Psychopharmacology and Mental Health

Psychopharmacology and Mental Health

Scientists then sought to look for the causes of the negative symptoms of psychosis. Through research, the cognitive deficits of psychosis were found to correlate with a decline in DA receptors in the PFC, predominantly at D1 receptors (Brisch, 2014). It is believed that the negative symptoms of schizophrenia, for example, are caused by excessive pruning, or loss of brain volume in the PFC (Meyer, 2019). The positive symptoms are caused by the loss of top down (prefrontal) control of  VTA (brainstem) dopamine neurons (Meyer, 2019). Since antipsychotics target the dopamine system, they are effectively treating the positive symptoms and are equally ineffective in treating the negative symptoms. This opened up the theory that not only were D2 receptors responsible for psychosis, but it is primarily due to an imbalance of D1 and D2 receptors in the PFC (Brisch, 2014). Furthermore, the D2 receptor, in disinhibition, was recognized to be main reason of promoting positive symptoms of psychosis while the D1 receptor, in disinhibition, was recognized to be the main reason of promoting negative symptoms (Brisch, 2014). In summary, the extreme chaotic release of DA in the brain of a patient suffering from psychosis, with emphasis on the PFC, was found to be a potential mediator in the development of psychotic symptoms.

There is more than one neurotransmitter involved with psychosis. As mentioned above, neuroleptic drugs work with D2 receptors, along with 5-HT2A. The hallucinogenic drug, LSD, exerts its effects by activating the 5-HT2A receptors as an agonist (Meyer, 2019). Due to this, atypical antipsychotics were developed to have a lower affinity for the D2 receptor and a higher affinity for the 5-HT2A receptor (Meyer, 2019). The blocking of 5-HT2A receptors by atypical antipsychotics was found to be just as useful as the neuroleptics, just with less severe side effects (Meyer, 2019). The specific D2 receptor occupancy of neuroleptics in the striatum interacts with the antagonistic effects of 5-HT2A receptors (Brisch, 2014).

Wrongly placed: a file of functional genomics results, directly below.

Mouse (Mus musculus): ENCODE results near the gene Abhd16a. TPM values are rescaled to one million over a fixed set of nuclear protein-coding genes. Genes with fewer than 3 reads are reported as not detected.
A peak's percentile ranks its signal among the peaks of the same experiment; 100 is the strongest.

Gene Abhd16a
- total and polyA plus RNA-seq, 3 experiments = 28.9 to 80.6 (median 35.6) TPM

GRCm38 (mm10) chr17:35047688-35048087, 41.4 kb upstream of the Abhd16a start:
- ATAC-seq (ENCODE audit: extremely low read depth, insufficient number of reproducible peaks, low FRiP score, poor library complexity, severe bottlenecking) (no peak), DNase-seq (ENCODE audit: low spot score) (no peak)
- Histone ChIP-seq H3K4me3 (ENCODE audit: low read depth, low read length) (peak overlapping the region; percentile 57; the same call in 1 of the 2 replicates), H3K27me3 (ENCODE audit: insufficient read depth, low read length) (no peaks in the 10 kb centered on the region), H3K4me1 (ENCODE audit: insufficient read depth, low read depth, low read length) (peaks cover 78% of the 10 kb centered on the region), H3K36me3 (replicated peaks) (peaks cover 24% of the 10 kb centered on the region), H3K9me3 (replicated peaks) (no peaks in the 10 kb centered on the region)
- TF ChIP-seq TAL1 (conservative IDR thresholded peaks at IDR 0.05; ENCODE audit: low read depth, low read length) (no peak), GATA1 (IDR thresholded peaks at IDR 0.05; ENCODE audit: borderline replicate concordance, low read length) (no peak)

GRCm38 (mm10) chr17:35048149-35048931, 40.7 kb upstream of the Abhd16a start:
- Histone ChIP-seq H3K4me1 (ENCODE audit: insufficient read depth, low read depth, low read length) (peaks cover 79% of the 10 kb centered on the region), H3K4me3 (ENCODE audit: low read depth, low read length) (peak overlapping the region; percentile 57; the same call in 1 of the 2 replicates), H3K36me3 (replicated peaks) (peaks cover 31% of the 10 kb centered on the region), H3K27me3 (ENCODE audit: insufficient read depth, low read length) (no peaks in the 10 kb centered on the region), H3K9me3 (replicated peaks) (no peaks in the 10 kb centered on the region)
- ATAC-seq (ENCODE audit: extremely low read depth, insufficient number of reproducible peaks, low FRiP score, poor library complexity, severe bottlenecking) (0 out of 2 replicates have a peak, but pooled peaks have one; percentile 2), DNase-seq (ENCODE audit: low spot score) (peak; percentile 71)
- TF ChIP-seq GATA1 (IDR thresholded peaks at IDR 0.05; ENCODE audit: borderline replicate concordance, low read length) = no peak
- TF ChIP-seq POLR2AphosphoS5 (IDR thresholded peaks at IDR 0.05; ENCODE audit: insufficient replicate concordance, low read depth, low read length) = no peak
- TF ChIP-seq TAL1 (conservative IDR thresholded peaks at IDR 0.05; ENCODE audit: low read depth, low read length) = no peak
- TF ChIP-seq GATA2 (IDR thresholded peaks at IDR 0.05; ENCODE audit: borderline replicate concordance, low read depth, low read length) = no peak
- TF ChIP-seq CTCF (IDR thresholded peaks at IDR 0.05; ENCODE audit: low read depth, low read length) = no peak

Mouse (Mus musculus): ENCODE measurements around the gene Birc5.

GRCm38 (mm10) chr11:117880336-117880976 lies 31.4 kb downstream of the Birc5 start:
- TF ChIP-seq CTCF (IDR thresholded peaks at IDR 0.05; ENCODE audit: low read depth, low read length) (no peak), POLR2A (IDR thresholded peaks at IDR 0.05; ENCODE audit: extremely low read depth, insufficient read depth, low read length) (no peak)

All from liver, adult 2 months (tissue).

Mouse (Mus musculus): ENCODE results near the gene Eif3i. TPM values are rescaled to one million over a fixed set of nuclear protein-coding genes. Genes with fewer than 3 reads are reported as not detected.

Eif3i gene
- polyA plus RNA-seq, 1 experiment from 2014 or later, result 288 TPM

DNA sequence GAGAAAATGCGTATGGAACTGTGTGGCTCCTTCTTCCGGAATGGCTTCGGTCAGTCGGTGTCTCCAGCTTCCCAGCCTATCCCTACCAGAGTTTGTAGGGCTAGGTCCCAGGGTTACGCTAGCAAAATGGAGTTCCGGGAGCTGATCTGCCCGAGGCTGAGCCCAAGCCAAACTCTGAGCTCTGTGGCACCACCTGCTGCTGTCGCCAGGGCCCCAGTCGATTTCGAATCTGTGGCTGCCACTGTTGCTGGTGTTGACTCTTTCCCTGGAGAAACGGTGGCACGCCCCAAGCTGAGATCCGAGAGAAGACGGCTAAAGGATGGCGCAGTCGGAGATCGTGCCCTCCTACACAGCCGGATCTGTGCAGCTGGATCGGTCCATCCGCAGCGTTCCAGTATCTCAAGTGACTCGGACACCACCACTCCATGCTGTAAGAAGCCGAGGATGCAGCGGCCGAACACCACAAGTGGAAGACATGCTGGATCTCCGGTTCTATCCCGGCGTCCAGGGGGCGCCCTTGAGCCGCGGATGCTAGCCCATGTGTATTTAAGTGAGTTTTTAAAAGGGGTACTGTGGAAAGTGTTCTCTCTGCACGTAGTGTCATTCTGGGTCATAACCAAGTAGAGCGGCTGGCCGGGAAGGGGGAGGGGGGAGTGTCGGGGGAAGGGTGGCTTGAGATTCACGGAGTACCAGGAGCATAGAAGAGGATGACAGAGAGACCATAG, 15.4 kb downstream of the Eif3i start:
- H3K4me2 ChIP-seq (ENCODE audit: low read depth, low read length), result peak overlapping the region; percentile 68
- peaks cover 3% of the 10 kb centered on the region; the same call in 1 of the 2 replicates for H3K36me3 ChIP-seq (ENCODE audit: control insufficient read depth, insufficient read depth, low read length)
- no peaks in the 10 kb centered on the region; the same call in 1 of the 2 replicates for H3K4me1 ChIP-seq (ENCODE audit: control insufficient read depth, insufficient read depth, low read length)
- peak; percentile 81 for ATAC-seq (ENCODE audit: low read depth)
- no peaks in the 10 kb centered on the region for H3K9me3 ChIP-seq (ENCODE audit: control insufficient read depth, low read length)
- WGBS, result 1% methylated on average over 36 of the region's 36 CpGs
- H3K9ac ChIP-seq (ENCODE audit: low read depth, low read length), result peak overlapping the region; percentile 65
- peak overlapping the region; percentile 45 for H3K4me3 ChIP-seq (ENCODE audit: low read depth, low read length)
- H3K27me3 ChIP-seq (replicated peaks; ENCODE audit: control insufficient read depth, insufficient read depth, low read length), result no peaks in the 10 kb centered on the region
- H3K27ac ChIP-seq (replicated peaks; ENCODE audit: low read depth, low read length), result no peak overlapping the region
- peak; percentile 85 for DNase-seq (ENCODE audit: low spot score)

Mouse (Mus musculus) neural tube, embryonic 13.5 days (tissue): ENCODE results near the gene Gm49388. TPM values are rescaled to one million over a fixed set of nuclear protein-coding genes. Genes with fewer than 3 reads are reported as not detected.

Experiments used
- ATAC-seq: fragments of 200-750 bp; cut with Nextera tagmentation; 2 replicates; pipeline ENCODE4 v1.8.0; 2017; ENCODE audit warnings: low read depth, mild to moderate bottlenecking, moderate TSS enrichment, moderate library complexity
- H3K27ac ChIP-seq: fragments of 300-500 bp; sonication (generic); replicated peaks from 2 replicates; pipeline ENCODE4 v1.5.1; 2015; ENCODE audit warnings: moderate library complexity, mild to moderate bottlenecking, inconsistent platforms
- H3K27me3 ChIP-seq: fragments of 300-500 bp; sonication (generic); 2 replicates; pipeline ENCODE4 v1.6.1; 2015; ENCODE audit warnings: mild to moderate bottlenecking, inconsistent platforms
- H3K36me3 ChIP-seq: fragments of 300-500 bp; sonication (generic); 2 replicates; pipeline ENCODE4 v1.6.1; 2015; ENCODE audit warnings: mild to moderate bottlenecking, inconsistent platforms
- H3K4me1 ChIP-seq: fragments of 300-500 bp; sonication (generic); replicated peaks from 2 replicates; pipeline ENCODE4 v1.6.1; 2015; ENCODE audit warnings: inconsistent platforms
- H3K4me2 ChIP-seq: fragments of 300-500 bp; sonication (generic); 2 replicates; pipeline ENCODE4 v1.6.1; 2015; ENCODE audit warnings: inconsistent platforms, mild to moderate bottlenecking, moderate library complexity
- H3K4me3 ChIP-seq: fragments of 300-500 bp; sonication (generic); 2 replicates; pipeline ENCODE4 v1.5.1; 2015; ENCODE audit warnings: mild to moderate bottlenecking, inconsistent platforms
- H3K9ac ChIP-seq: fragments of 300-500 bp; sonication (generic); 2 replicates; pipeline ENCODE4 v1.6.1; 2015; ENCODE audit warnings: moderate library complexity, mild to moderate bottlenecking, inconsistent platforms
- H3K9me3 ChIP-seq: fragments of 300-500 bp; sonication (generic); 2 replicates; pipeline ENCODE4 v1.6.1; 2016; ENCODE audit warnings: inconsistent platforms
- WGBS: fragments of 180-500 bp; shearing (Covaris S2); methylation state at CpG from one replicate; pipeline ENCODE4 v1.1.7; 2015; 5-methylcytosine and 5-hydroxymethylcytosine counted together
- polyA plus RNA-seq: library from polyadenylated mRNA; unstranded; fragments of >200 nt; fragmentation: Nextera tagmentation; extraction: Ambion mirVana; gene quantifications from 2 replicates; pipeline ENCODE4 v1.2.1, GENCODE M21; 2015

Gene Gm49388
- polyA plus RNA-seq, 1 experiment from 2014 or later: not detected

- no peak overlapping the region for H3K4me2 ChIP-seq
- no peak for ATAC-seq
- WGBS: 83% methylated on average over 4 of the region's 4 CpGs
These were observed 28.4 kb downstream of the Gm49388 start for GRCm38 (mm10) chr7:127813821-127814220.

In studies of psychosis, an increase in D2 receptor density can be found in high-affinity in specific neurotransmitter pathways such as those of glutamate, gamma-aminobutyric Acid (GABA), and acetylcholine (ACh) (Brisch, 2014). The presence of D1 receptors can be found in GABA interneurons as well, therefore if a drug affects GABA receptors, it subsequently affects DA receptors (Brisch, 2014). Similarly, certain D1 and D2 receptors cooperate with the major glutamate subtype receptor NMDA as a receptor mosaic (Brisch, 2014). GABA and glutamate are both known for regulating DA activity in the brain (Brisch, 2014). Furthermore, D2 receptor antagonists that can act as D1 receptor agonists, improve NMDA synaptic transmission (Brisch, 2014). In summary, to have an effective antipsychotic drug, DA must properly interact with other neurotransmitter pathways to get the desired effect.


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Christy and Brigitte LewisChristy Lewis holds a Master’s Degree in Social Work from the University of Texas at Arlington and a Doctorate in Clinical Psychology from The Professional School of Psychology.. She is a Licensed Clinical Social Worker (LCSW) and has counseled for a combined 17 years in several clinical and medical settings and has offered career/life coaching for an additional 10 years. Christy is also Board Certified in Biofeedback and Neurofeedback through BCIA, the Biofeedback Certification International Alliance organization.Brigitte graduated in August 2020 from Baylor University in Waco, Texas with a Bachelor of Science degree in Neuroscience. She is currently working toward her BCN (Board Certification in Neurofeedback) certification. Brigitte currently works at the Biofeedback, Education, & Training Center in Plano, Texas as a Sleep/Health Coach and Clinical Intake Coordinator. Sleep/Health Coaching includes providing new clients with educational information regarding behavioral changes and sleep hygiene to help improve overall perceived sleep quality. In the future, Brigitte plans to attend graduate school to study Clinical Psychology with an emphasis on sleep quality and how it affects overall health.

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